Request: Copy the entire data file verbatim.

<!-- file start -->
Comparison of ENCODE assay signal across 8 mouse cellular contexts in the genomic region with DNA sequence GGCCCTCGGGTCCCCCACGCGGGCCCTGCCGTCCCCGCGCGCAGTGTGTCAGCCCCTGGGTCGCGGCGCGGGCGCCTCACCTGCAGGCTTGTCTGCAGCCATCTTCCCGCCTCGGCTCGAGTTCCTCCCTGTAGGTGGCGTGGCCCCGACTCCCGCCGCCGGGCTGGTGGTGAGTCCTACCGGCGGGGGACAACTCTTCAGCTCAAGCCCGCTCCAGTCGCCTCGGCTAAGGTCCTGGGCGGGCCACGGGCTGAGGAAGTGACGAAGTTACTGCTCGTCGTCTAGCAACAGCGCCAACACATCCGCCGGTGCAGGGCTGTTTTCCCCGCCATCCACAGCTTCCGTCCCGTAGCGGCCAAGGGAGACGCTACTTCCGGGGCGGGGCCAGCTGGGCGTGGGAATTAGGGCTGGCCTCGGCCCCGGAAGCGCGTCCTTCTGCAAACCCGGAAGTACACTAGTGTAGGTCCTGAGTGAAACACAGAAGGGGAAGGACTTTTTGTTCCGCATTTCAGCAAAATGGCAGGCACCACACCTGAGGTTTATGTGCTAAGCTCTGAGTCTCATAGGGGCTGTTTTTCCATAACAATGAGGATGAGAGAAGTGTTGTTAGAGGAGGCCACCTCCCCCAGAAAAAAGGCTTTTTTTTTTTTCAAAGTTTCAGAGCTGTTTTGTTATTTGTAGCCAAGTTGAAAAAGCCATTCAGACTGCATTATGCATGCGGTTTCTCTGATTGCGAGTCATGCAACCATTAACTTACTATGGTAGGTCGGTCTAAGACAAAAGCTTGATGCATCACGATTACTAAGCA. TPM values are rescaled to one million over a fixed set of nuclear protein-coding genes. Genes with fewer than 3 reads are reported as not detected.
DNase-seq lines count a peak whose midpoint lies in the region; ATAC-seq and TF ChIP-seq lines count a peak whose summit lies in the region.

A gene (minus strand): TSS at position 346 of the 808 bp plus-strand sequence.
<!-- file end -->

Comparison of ENCODE assay signal across 8 mouse cellular contexts in the genomic region with DNA sequence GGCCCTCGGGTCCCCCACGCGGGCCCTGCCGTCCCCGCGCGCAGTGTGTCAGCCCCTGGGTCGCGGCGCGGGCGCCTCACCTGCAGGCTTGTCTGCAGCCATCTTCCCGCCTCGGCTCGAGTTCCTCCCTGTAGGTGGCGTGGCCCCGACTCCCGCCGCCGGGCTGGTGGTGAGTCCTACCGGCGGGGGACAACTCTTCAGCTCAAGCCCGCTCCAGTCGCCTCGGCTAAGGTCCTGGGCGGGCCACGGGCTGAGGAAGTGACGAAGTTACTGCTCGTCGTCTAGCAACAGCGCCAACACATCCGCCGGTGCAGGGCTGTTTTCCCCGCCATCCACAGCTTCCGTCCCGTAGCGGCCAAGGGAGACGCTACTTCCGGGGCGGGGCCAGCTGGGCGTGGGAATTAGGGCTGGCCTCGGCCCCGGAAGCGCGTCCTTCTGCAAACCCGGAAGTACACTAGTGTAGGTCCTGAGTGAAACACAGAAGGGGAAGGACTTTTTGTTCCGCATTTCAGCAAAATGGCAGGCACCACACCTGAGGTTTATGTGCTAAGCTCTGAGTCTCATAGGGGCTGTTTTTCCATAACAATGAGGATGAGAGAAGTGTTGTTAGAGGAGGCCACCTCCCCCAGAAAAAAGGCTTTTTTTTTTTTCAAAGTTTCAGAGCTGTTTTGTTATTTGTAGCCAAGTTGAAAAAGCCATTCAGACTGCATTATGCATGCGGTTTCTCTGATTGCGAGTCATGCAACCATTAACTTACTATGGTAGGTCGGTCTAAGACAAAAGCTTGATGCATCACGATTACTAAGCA. TPM values are rescaled to one million over a fixed set of nuclear protein-coding genes. Genes with fewer than 3 reads are reported as not detected.
DNase-seq lines count a peak whose midpoint lies in the region; ATAC-seq and TF ChIP-seq lines count a peak whose summit lies in the region.

A gene (minus strand): TSS at position 346 of the 808 bp plus-strand sequence.